- Discover CSUB
- Admissions & Aid
- Student Life
- ASI (Student Government)
- Antelope Valley Campus
- Campus Dining
- Career Education & Community Engagement (CECE)
- Children's Center
- Counseling Center
- Health, Safety And Wellness
- Housing & Residence Life
- Services for Students with Disabilities
- Student Financial Services
- Student Organizations
- Student Recreation Center
- Student Rights & Responsibilities
- Student Union
- Vice President for Student Affairs
- News & Information
Geology program gets $200K grant for high school courses
September 15, 2011A key obstacle to recruiting college students into geoscience majors is the lack of advanced geology and earth science classes in high schools – which, in turn, limits students' knowledge about career opportunities in those fields. To reach out to local high school students, CSUB has been operating a dual-credit Physical Geology class through the Kern High School District.
Now the program will be expanding with the help of a $200,000 grant from the National Science Foundation. At least one more local high school will be added, as well as a scholarship program for students who become geology majors at Bakersfield College or CSUB. In the past, CSUB faculty have supported the classes on a volunteer basis. The grant will now allow them to enrich the classes with lab supplies, field trips, and more support.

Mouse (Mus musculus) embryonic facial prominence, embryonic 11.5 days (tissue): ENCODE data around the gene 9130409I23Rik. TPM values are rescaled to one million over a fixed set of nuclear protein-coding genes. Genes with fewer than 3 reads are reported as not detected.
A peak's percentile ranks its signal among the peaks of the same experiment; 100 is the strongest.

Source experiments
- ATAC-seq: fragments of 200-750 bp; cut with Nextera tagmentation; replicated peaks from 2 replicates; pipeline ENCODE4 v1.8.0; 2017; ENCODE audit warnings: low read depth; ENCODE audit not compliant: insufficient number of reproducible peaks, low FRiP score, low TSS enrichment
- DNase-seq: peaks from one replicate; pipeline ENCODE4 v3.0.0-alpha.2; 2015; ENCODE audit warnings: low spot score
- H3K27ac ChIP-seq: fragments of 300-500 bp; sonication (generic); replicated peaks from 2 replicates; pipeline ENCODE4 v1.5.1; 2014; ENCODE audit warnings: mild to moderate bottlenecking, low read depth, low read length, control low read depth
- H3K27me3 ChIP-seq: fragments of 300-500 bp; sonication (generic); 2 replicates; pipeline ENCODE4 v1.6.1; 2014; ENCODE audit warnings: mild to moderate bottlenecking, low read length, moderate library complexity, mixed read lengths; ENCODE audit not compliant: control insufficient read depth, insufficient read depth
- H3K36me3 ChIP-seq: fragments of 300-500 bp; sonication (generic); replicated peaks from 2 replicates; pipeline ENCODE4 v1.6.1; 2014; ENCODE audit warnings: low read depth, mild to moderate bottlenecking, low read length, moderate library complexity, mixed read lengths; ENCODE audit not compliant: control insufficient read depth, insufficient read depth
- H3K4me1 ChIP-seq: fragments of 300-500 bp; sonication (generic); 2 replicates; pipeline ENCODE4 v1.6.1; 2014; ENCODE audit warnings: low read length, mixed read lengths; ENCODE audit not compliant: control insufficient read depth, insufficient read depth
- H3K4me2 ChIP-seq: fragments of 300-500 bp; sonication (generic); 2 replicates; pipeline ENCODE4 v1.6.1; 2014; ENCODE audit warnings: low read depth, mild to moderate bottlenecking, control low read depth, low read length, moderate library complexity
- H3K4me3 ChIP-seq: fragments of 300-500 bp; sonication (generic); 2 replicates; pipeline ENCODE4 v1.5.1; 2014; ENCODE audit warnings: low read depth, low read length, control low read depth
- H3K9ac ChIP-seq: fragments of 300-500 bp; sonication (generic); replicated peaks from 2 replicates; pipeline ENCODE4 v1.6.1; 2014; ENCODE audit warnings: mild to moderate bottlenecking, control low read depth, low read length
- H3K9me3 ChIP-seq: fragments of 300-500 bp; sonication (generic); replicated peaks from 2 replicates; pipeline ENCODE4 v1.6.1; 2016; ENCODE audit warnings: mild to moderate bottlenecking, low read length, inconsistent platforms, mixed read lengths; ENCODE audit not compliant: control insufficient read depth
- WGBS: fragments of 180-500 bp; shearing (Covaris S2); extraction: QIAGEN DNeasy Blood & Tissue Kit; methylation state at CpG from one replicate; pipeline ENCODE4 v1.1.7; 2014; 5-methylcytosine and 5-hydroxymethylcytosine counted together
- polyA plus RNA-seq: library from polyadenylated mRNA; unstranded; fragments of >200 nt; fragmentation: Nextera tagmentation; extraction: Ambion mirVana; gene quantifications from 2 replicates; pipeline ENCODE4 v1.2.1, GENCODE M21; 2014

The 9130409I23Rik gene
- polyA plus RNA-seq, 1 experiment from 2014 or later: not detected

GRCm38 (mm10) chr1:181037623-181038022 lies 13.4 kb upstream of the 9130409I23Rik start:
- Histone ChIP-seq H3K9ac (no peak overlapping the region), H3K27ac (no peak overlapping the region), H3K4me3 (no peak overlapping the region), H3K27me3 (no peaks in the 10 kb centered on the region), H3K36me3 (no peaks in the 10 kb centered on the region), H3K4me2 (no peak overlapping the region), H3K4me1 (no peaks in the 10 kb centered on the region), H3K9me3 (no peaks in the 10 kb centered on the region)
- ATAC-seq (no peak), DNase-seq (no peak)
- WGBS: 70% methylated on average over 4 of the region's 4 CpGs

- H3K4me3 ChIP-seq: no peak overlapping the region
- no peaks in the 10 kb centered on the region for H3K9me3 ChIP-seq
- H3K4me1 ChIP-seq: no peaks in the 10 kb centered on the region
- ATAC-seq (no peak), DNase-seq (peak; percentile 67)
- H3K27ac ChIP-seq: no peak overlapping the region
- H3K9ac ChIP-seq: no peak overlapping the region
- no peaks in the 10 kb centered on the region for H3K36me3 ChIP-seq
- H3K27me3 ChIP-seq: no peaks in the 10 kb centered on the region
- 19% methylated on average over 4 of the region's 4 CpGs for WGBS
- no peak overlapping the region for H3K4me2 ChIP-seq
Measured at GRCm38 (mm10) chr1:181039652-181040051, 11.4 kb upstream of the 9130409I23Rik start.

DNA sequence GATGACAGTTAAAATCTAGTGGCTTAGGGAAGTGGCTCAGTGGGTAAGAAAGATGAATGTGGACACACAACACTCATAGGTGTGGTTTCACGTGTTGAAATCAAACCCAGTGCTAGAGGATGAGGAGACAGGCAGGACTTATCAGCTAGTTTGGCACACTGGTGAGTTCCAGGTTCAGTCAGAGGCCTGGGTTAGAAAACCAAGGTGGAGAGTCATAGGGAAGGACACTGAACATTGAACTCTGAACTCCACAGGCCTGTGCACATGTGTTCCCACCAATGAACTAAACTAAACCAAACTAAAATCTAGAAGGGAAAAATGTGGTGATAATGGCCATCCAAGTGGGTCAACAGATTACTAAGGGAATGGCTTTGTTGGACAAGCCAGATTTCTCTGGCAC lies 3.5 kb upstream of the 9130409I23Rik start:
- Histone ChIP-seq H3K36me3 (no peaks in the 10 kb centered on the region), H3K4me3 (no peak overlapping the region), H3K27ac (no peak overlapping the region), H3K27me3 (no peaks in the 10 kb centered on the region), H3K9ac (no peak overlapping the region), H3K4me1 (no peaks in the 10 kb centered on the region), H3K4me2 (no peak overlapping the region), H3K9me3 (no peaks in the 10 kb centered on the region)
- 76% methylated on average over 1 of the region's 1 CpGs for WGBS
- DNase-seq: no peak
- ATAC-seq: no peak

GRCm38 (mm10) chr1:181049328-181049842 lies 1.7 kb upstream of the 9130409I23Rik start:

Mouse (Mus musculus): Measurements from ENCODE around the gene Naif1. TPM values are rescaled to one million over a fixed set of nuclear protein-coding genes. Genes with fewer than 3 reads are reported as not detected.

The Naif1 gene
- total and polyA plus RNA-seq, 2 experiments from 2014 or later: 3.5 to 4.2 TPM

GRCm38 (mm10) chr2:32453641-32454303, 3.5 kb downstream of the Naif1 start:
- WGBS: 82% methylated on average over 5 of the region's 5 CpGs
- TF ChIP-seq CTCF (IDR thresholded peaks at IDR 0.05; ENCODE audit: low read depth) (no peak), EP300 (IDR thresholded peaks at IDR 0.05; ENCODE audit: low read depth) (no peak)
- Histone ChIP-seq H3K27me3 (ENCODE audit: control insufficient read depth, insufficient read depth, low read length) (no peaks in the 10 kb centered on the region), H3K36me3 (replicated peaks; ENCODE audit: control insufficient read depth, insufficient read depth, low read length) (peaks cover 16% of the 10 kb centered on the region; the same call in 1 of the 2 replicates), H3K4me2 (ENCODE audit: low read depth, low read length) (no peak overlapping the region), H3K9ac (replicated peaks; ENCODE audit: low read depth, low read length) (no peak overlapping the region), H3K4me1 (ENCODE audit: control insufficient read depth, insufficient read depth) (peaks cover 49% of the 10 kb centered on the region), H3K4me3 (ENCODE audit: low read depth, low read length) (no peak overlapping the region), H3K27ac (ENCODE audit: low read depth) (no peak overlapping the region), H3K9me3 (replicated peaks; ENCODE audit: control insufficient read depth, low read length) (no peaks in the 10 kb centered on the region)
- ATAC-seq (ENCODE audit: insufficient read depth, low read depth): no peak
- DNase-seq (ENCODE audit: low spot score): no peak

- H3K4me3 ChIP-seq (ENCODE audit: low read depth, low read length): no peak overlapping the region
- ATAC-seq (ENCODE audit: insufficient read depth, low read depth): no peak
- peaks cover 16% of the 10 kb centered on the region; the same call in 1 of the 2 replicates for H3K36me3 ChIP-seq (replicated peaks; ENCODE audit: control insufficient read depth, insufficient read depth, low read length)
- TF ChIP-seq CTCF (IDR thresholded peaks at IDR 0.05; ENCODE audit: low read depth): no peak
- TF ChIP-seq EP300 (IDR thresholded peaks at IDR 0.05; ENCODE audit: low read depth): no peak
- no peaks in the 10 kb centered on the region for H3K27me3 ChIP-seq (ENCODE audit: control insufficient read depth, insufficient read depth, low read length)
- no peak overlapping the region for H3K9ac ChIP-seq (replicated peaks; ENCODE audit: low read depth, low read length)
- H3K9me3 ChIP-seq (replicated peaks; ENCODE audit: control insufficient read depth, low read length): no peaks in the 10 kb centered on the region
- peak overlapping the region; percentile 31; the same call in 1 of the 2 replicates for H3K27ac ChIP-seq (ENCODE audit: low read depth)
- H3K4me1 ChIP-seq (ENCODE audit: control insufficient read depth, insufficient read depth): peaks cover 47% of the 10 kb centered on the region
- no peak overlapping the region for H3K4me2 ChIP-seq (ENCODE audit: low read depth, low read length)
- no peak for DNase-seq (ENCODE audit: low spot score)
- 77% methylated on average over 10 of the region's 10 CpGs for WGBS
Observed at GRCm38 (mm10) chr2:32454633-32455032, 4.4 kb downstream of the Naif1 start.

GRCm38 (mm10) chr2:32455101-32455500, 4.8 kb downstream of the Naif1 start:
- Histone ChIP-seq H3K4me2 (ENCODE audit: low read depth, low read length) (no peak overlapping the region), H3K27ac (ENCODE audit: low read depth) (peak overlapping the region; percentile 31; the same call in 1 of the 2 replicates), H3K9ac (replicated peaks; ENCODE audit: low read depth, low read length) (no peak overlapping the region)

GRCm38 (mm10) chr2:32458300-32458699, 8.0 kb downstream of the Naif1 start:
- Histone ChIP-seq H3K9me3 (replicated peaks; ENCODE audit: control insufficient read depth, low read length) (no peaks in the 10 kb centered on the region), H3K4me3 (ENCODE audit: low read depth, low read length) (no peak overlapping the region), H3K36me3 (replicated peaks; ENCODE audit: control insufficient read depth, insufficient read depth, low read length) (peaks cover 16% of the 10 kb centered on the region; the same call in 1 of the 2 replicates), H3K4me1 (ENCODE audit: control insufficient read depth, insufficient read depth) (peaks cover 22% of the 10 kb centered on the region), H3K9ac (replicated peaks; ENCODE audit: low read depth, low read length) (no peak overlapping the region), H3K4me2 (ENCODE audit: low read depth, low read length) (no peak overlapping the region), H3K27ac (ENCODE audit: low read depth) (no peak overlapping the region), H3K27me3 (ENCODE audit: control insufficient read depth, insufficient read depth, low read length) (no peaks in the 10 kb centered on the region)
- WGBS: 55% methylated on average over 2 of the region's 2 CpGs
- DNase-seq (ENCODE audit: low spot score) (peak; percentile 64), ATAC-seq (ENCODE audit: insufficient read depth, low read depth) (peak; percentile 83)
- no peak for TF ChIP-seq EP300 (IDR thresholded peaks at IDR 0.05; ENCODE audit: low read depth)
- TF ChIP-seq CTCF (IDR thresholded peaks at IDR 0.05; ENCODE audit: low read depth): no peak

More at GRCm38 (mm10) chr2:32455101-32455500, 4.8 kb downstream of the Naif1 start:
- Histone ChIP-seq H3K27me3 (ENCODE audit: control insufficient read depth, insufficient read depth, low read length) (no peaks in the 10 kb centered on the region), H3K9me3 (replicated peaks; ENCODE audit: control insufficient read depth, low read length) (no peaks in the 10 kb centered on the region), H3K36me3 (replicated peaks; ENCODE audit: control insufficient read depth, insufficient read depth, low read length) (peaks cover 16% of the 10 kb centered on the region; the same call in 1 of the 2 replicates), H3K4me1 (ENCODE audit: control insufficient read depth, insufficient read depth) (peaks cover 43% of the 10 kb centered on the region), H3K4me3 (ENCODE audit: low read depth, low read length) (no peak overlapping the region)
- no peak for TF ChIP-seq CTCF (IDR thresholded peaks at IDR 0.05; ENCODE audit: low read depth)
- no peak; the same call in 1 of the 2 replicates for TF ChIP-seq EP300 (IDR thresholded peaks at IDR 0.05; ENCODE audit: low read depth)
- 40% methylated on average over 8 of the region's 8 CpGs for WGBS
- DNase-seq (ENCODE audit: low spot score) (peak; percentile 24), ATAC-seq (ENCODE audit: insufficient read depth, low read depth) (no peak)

During the three-year grant, the project is expected to reach 600 students, including minority and economically disadvantaged students from Kern's diverse population. The dual-credit courses are taught by trained earth science teachers at each high school, along with CSUB geology faculty and local industry professionals. Students who take the year-long Geology 201 course receive five units of transferable university credit.
"CSUB and KHSD serve a region in which the two primary industries, agriculture and petroleum, provide excellent career opportunities for geoscientists," said CSUB geology professor Dirk Baron, who coordinates the program along with fellow professor Jan Gillespie.
One aspect of the grant that Baron is interested in implementing is a formal assessment of the program to track how many students go on to study geoscience in college and work in related fields after graduation. While South High School has offered the program for 10 years and Ridgeview High School for three years, there has not been a process for tracking students after they leave.
"The project will create an evidence-based model for similar classes nationwide and highlight proven strategies for recruitment of minority students," Baron said.
CSUB offers two other college credit courses to high school students, both of which are held during summer on the CSUB campus. One is Enterprise College: Economics for Future Leaders, which gives students credit for their senior year economics course as well as 5 units of credit for college-level Economics 100 - The Economic Way of Thinking. The other is REVS-UP (Research Experience Vitalizing Science – University Program), which gives 5 units of credit for Science 277 - Special Topics, but does not include high school credit.